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Chain Lube Basics

By Sarah Bonner

squirt-lubed-bicycle-chainsChain lube seems insignificant but it’s an important part of bicycle maintenance. Lubrication protects your chain from corrosion, keeps it clean, and will help prolong the life of your drive train. A properly lubricated chain also means less friction and easier pedalling! But before you buy and apply, make sure you know the chain lube basics.

1. There are two different types of cycling chain lubes: wet and dry. Choosing between the two comes down to what conditions you will be riding in. If you ride in wet or muddy conditions, opt for a wet lube. If you ride in dry conditions, choose a dry lube.

2. Wet lubes are thick so they won’t wash away in wet conditions which also makes them longer lasting. Wet lubes go on wet and stay wet so they attract dust and dirt which can wear down your drive train. Only use wet lubes when you need them for particularly wet and muddy conditions.

3. Dry lubes are thinner than wet lubes and, since they dry after application, don’t collect as much dirt. However, they wear off faster so you’ll have to lube more often or reapply if your chain gets wet. Dry lube is the most common type of lubricant used and usually suits most riders needs.

4. To apply wet or dry lube, drip one drop of the lube onto each chain link. [First make sure your chain is clean.] You can do this by setting the tip of the bottle on the chain and slowly turning the crank backwards to move the chain around. Once the chain is coated, wipe of any excess with a rag and then, if it’s a dry lube, allow it to dry for 2-4 hours.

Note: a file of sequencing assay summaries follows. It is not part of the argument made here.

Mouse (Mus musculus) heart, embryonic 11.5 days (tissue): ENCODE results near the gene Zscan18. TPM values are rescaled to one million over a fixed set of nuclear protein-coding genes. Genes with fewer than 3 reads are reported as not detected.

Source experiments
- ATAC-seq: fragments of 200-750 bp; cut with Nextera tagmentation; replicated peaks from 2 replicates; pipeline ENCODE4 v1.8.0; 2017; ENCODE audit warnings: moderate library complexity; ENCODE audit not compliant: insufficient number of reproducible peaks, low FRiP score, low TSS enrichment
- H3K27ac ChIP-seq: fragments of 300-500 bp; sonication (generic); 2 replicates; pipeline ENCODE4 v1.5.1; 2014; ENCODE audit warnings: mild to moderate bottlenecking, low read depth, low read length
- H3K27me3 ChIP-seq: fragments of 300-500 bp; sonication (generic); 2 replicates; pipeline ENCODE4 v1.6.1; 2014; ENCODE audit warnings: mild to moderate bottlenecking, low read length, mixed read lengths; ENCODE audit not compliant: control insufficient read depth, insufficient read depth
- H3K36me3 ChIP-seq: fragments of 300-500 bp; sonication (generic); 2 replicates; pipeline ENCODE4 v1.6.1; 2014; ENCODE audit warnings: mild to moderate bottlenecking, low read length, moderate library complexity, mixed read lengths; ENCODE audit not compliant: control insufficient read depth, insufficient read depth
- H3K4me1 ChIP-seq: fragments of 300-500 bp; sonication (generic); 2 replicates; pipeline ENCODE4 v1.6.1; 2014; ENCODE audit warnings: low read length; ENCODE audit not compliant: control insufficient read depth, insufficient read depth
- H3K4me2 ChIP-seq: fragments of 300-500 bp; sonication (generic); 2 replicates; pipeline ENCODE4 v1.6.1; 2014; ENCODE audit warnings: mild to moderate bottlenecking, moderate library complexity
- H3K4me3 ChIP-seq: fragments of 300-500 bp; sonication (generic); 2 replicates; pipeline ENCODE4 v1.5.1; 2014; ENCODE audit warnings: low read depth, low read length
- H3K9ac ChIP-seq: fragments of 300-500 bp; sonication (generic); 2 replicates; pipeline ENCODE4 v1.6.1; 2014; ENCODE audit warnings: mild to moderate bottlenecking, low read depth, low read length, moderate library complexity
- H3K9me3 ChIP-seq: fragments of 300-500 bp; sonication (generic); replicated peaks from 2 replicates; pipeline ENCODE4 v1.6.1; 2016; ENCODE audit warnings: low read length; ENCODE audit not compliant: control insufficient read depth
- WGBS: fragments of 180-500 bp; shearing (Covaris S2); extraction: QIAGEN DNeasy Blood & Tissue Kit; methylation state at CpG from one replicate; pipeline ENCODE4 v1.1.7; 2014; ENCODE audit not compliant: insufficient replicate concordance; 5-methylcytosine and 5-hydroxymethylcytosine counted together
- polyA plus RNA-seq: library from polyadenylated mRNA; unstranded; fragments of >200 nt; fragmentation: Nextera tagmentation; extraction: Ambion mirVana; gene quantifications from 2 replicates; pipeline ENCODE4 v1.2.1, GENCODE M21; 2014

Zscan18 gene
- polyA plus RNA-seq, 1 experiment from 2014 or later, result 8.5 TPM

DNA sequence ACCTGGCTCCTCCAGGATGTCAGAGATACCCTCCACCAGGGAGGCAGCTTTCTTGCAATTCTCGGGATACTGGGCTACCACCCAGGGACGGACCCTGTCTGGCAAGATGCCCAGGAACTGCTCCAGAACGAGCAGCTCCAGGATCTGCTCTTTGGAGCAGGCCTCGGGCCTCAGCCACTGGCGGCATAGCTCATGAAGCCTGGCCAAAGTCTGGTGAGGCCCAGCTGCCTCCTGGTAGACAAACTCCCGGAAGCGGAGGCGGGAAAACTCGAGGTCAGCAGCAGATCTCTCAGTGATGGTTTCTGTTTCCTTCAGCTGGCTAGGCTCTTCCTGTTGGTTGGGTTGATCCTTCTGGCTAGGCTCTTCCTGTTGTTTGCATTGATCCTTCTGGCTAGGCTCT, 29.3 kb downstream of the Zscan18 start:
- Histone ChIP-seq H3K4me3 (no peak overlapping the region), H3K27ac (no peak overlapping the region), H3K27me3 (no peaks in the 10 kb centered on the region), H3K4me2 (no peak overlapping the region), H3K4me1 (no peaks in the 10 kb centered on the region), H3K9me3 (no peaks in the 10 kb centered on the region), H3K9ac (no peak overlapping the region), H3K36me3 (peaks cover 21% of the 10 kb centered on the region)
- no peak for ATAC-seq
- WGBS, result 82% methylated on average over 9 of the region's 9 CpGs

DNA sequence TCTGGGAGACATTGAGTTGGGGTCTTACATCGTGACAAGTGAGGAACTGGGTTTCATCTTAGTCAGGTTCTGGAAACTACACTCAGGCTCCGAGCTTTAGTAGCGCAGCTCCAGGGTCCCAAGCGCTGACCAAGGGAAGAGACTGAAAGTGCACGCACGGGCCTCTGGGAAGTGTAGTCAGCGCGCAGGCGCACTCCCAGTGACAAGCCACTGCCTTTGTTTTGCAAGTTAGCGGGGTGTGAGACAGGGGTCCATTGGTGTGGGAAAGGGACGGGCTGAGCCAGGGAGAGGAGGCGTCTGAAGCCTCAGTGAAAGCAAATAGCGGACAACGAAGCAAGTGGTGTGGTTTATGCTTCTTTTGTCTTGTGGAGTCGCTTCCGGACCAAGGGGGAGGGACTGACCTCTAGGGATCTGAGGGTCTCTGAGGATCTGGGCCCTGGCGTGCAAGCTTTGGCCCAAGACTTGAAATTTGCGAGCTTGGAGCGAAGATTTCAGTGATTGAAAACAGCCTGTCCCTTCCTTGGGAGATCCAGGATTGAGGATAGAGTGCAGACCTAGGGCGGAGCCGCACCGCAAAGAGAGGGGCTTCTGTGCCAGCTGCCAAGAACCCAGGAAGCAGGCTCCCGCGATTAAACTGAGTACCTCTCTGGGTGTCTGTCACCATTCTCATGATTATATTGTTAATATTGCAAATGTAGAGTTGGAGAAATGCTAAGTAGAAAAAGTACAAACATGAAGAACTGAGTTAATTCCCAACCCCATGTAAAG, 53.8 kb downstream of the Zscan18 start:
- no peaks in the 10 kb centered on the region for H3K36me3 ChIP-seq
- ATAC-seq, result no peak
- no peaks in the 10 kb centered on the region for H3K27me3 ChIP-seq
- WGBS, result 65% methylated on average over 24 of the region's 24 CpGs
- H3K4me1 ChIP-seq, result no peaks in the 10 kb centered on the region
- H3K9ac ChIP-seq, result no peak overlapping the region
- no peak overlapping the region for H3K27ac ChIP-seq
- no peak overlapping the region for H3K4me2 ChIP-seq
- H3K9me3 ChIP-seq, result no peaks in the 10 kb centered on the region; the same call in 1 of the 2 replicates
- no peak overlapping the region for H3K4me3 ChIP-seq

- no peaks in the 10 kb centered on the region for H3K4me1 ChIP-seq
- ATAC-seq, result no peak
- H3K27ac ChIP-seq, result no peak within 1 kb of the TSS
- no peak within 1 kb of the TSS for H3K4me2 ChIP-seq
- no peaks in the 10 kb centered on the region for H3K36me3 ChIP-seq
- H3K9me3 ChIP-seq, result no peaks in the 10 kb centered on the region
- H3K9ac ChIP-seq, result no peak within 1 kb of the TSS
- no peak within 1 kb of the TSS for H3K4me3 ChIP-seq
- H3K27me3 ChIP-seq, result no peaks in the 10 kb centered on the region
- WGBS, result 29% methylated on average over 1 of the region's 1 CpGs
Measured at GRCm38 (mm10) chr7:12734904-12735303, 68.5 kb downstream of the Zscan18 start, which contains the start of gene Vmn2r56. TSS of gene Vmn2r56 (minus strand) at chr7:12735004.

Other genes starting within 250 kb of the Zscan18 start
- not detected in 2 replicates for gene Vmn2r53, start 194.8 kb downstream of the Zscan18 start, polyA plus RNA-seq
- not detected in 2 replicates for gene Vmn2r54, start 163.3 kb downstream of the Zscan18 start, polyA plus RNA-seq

5. You should lube your chain regularly but there is no set rule on how often since it depends on the conditions and how often you ride. Over time you will eventually learn what a lubed chain sounds and feels like but until then just remember that it must be done on a regular basis. If you use a wet lube, keep an eye out for debris or dirt build up and wash and re-lube as necessary. If you use dry lube, always reapply if your chain gets wet or it sounds squeaky.

[Squirt Dry Lube is biodegradable and, since it’s milky white, you can see where you’ve applied it before it dries. The added Teflon in Finish Line Dry Teflon Lube helps keep your chain extra slippery and can help save you some energy.]


Sarah Bonner

Sarah Bonner the author of two e-articles, How To Use A Foam Roller: An Illustrated Guide for Cyclists and The Clean Girl’s Guide to Cycling: How to Clean Everything from Bar Tape to Sports Bras, has lived and cycled in Canada, Africa, and Europe. Currently, she splits her time between the Netherlands and South Africa where she trains and competes at an amateur level. With a Masters in English and a Diploma in Sports Management, Sarah combines her love of writing and passion for cycling to share honest advice and inspiring stories. Follow her at sarahkimbonner.wordpress.com

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3 comments to Chain Lube Basics

  • Katie

    I have a vintage style bike with a partial chain guard and as my chain is cleaner as a result I was wondering which lube to use?

  • Marge

    Thank you. That makes sense of lots of fragmented info I’ve received kabout chain lubrication. I live in Seattle where conditions vary, but on a sunny day the roads can be wet from recent rain. I recently bought a nifty brush that has three sides and goes arou d the chain and also has some long bristles on the opposite end to clean the cassette.

  • Kat

    Great article. I would add to clean/degrease and dry your chain, or at the very least use a rag to wipe the chain down before lubing it so that dirt is not pushed into the chain by the fresh lube.


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